Photo via The Orlando Sentinel
They're back. Time for the invasion of the Humboldt squid off the southern coast of California.
These normally deep-sea dwelling cephalopods have come to the surface to...well, we don't know why. But they're causing quite a stir among even veteran scuba divers. Some are staying out of the water, some are going in. Here's an experience Shandra Magill had recently:
On a recent night, Magill watched in awe as a dozen squid with expressive eyes circled her group, tapping and patting the divers and gently bumping them before dashing away.
One especially large squid suspended itself motionless in the water about a yard away and peered at her closely, its eyes rolling, before it vanished into the black. A shimmering incandescence rippled along its body, almost as if it were communicating through its skin.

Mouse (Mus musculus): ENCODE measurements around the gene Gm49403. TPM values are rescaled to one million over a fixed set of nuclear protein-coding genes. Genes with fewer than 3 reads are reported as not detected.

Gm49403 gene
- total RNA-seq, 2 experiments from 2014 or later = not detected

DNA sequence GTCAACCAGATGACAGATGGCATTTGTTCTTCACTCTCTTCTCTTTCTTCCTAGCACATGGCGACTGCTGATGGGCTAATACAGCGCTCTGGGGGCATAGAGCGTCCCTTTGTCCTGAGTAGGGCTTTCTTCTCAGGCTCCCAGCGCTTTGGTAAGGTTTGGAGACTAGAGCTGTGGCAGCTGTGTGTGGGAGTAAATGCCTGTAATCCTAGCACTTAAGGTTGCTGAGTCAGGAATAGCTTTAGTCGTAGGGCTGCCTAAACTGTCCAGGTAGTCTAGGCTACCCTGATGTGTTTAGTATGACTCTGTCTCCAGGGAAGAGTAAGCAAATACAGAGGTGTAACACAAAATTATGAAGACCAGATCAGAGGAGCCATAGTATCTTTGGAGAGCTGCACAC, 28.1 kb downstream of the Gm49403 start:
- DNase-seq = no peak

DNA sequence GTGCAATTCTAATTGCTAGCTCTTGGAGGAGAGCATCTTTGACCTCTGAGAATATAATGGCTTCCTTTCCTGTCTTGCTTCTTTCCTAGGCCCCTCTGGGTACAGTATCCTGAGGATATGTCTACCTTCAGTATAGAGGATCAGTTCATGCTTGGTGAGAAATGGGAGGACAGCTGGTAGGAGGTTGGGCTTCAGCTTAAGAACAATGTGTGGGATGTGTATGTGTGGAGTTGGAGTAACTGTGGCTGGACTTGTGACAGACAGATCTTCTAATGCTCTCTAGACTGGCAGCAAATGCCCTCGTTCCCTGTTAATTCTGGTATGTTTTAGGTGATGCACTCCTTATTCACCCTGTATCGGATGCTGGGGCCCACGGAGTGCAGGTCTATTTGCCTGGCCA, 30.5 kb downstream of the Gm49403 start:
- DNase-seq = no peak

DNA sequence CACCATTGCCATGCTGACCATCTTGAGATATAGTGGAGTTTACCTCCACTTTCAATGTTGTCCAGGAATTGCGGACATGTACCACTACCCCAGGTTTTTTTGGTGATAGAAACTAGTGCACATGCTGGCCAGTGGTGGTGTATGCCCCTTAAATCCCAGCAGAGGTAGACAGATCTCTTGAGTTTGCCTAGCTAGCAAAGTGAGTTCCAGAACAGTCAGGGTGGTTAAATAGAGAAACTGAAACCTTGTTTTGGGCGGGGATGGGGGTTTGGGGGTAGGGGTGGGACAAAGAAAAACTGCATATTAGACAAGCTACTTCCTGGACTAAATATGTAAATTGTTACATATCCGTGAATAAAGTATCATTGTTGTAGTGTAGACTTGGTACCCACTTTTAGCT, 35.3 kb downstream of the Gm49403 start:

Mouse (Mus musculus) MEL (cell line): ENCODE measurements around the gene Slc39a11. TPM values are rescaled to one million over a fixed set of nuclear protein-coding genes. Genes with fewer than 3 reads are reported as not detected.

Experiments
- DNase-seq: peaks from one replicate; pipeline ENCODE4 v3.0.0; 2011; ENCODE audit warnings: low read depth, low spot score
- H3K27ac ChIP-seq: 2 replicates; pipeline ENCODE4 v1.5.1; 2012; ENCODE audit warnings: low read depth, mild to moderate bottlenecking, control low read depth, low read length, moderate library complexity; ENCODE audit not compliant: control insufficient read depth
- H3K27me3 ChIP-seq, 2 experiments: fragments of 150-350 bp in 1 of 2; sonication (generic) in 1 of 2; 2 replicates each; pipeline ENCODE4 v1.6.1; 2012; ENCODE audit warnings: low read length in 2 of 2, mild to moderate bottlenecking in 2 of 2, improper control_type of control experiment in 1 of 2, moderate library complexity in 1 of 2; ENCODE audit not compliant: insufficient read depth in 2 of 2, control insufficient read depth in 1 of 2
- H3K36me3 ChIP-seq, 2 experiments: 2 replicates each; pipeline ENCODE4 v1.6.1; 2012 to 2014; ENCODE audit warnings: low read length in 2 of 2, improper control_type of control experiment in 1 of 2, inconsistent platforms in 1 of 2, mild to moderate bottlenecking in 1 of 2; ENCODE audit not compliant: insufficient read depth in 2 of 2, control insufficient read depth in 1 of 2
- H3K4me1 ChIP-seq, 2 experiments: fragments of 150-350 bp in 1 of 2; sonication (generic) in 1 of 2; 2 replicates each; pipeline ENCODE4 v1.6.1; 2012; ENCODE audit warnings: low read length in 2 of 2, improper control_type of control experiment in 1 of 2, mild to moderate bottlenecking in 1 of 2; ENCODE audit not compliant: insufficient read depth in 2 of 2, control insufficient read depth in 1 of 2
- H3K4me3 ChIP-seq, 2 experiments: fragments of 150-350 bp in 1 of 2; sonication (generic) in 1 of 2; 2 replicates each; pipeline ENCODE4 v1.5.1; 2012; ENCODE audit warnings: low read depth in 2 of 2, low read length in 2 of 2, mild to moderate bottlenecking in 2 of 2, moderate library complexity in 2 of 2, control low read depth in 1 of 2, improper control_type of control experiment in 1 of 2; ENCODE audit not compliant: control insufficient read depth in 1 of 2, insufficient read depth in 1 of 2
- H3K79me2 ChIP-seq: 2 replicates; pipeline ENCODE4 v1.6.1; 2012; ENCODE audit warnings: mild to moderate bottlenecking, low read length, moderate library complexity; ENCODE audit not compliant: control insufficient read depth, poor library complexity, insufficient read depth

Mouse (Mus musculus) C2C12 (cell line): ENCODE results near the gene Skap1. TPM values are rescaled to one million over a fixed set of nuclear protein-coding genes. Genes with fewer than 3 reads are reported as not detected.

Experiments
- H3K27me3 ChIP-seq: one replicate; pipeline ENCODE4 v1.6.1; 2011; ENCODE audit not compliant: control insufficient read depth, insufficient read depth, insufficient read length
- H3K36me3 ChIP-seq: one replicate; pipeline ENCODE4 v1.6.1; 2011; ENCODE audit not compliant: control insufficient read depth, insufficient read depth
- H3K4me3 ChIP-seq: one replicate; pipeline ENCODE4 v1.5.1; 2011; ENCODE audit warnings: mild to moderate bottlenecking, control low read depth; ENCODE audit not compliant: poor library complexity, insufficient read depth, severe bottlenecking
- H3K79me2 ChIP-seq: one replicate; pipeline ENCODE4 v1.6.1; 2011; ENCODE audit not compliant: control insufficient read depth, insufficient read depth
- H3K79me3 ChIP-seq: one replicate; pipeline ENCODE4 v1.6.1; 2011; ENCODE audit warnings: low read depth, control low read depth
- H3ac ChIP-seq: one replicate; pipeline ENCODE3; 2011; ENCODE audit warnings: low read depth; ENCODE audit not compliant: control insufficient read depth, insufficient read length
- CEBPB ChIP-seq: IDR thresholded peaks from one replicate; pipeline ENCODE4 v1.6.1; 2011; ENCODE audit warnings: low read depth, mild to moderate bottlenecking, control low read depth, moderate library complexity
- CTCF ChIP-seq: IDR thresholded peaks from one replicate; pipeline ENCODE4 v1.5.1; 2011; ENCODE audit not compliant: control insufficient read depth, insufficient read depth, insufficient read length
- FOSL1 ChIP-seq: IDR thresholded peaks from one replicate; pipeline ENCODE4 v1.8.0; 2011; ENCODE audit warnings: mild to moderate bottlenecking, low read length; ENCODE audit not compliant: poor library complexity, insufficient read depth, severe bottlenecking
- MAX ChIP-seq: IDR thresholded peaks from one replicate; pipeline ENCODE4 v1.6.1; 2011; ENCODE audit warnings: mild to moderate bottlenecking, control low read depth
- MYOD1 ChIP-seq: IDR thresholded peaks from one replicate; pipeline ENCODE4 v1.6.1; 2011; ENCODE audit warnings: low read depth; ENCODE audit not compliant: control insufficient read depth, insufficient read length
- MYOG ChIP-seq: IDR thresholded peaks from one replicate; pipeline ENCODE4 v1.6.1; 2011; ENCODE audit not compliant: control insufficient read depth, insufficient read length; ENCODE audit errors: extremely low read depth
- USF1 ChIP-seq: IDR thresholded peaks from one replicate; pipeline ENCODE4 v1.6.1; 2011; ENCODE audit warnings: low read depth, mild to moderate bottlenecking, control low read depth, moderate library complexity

But the next night, things were different: A large squid surprised Magill by hitting her from behind and grabbing at her, pulling her sideways in the water. The powerful creature ripped her buoyancy hose away from her chest and knocked away her light.
When Magill recovered, she didn't know which direction was up and at first couldn't find the hose to help her rise to the surface. The squid was gone.
“I just kicked like crazy. The first thing you think of is, 'Oh my gosh, I don't know if I'm going to survive this. If that squid wanted to hurt me, it would have,” she said.
As a scuba diver myself, I can understand wanting to jump in and get a good look. As an animal with a self-preservation instinct, I also understand wanting to stay home with a bag of Cheetohs, with the comforting knowledge that I won't be eaten by a mollusk.
Thanks for the article, Ida.